Commenting on the line-up for the event, Sunil Sethi, Chairman FDCI in a statement to the press shared “Couture is the finest form of expression as it reveals the brand narrative, immaculate construction and design ideology in its truest element. ICW this year has seen an unprecedented response, despite the trying times with 19 coveted names showcasing, making it the biggest and brightest show.”
From Manish Malhotra’s statement-making collection that redefined wedding couture to Shantanu and Nikhil’s ode to men’s festive fashion and Ashima-Leena’s collection that spelled the elegance of the minute details of fashion endorsed by Mughal and Rajput maharanis, explore the intricacies of life, textiles and fashion at the India Couture Week 2021 through Ciceroni’s lens.
Lens 1: The Big Fat Indian Weddings by Manish Malhotra
Addressing a modern bride’s need for customisation and maximalism, Manish Malhotra’s collection ‘Nooraniyat’ tried to capture those sentiments of the millennial Indian bride in his opening show. The designer’s bridal collection is a representation of his signature style that revolves around exquisite craftsmanship, larger-than-life glamour often represented through the prism of Bollywood, and voluminous silhouettes. Lehengas in the traditional bridal reds dominated the collection alongwith soft peaches and lustrous golds adorned with zardozi, badla and sequins. The fashion film captured many moods of a wholesome Indian wedding celebration and a bride who rather than playing demure, is seen enjoying her big day, as Malhotra mirrored the essence of the times.
Couturier Rahul Mishra showcased his bridal couture collection ‘Kamkhaab’ as the closing show of FDCI’s India Couture Week 2021. He weaved in the magic of florals with ‘Kamkhaab’ with natural motifs blooming across the sheer saris, lehenga, tailored angrakhas, and jackets. The intricately embroidered bright flora and fauna are complemented with ruffles and 3D detailing. The intricate embellishments and age-old hand embroidery techniques are entailed in fabrics such as silk organza, georgette, crepe and tissue along with Banarasi cutwork and Chanderi silk textiles. The palette swerved back into Mishra’s signature spring shade with dusty pinks, classic ivories, pale blues, and summer yellows. “Creating this collection has been like creating a bouquet of flowers—with the beauty of old love and the lightness of new beginnings,” the press note for the collection states. A wedding under the Tuscany Sun indeed.
Lens 3: Queen’s Fashion by Ashima Leena
Combining delicate hand embroidery with jewel tones handloom textiles, Ashima Leena’s state-of-the-art couture offering ‘Nazm-e-Mahal’ was an ode to the maharanis of the Mughal era who valued the old-world charm. Regal reds and gold bridal sarees and champagne lehengas revealed the colours of the royals and emerald greens, royal purples, and deep magentas added the vibrancy. The high point of this collection was its antique brocade saris which were sourced from the original wardrobes of the maharanis from their palaces of Rajasthan, and restored by Leena’s own weavers from Banaras. Mixed patterns, heavy embellishment, and opulent accessories blended the designer’s poetic aesthetic. The fashion film showed a group of royal women carrying out all of the traditional festive preparations in a cloud of incense smoke and an ocean of petals. As the romance with nostalgia continued, one felt drawn in the old world charm where the life was slow.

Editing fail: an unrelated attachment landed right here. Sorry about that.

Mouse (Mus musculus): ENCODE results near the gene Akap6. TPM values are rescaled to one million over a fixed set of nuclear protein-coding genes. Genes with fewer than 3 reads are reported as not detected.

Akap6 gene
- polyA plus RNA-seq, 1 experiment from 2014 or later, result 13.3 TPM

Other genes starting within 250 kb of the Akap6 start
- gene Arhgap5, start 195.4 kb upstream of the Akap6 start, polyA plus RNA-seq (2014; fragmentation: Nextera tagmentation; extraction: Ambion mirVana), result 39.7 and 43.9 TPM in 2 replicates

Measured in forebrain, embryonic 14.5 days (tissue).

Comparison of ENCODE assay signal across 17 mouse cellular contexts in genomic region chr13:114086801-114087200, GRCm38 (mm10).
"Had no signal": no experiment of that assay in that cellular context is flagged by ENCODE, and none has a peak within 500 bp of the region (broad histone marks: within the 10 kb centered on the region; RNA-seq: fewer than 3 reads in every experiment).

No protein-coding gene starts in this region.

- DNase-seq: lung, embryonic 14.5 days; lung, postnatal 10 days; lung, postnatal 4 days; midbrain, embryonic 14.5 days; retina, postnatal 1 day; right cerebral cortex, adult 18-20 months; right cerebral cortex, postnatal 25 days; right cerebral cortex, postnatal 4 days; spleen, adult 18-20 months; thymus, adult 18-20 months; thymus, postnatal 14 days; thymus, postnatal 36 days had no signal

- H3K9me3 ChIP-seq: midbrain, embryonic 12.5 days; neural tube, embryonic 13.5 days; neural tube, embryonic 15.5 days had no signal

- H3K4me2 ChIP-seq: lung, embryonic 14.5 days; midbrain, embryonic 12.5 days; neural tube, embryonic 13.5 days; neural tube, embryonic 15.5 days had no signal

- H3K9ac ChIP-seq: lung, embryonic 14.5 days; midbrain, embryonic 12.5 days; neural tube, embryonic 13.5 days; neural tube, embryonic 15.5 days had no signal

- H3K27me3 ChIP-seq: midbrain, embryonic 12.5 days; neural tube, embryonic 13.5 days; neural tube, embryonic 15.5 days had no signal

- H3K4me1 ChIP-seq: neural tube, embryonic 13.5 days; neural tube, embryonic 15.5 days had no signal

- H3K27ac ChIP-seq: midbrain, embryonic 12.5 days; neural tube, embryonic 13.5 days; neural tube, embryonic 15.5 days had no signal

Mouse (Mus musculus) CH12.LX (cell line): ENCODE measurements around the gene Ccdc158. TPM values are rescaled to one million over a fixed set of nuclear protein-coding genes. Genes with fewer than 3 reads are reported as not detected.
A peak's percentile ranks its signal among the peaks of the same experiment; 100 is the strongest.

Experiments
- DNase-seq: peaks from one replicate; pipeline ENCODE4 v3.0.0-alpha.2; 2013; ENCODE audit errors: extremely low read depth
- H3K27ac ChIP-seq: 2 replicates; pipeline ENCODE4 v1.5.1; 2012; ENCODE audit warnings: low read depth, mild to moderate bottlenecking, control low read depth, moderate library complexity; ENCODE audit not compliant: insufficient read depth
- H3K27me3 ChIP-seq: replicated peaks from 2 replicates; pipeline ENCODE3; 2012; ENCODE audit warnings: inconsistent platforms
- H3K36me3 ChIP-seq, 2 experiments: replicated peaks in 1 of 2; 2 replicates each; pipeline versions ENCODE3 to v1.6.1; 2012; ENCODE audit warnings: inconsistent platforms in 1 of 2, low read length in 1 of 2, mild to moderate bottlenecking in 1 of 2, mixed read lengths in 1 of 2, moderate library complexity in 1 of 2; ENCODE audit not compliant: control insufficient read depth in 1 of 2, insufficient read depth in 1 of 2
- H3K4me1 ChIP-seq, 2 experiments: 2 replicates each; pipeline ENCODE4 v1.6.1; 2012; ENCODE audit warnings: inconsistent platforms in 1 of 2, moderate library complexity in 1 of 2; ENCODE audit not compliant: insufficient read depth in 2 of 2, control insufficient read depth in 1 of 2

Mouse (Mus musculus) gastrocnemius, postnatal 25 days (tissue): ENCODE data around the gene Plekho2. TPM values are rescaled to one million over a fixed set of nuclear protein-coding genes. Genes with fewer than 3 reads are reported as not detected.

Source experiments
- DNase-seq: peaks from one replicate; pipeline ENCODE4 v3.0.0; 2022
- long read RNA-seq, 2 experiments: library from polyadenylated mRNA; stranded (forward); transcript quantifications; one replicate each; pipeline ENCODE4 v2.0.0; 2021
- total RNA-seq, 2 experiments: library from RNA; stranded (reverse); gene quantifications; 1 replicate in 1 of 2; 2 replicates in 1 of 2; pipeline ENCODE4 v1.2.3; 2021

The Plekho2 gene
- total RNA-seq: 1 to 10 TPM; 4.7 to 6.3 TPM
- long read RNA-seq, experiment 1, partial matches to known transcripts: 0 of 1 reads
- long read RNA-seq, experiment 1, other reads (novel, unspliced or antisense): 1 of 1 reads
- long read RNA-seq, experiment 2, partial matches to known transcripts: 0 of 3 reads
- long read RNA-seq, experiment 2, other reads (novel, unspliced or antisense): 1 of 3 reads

Lens 4: Changing Concepts of Love by Gaurav Gupta
Gaurav Gupta, renowned for his expertly crafted masterpieces that seamlessly blend couture with architectural perfection in his ‘Universal Love’ collection spoke of relationships and love relevant to the modern ideas of love and gender. The collection pivots around the dialogue surrounding sexuality and gender fluidity with an array of silhouettes and patterns extending the inclusivity conversation to all genders, body types, and identities. Crafted in silk crepe, organza, silk dupion, silk georgettes, and tulle, the collection glittered in a space-like palette of space greys, midnight blues, vivid violets, soft pinks, and lustrous golds. Perfect for contemporary brides who look for modern styles.
Lens 5: The Man’s Attention by Shantanu and Nikhil
Focusing on menswear, Shantanu and Nikhil gave way to the Indian version of the western military-inspired fashion. Known for their draped kurtas, medallion-encrusted details and military-inspired fashion, the Delhi based designers Shantanu and Nikhil stick to their signature style with their new collection ‘Oasis’. From the digital prints that break free from the mundane embroideries and the versatile embellished bundi jackets paired with silk kurtas to the bandhgalas with ornamental collars that the Indian men wear like jewels around the neck and an exclusive assortment of saafas that add a festive touch, the collection boasted of rustic shades like burnt blues and slate greys.
Bookmark your favourites for this festive season as you scout through new collections for bridal wear.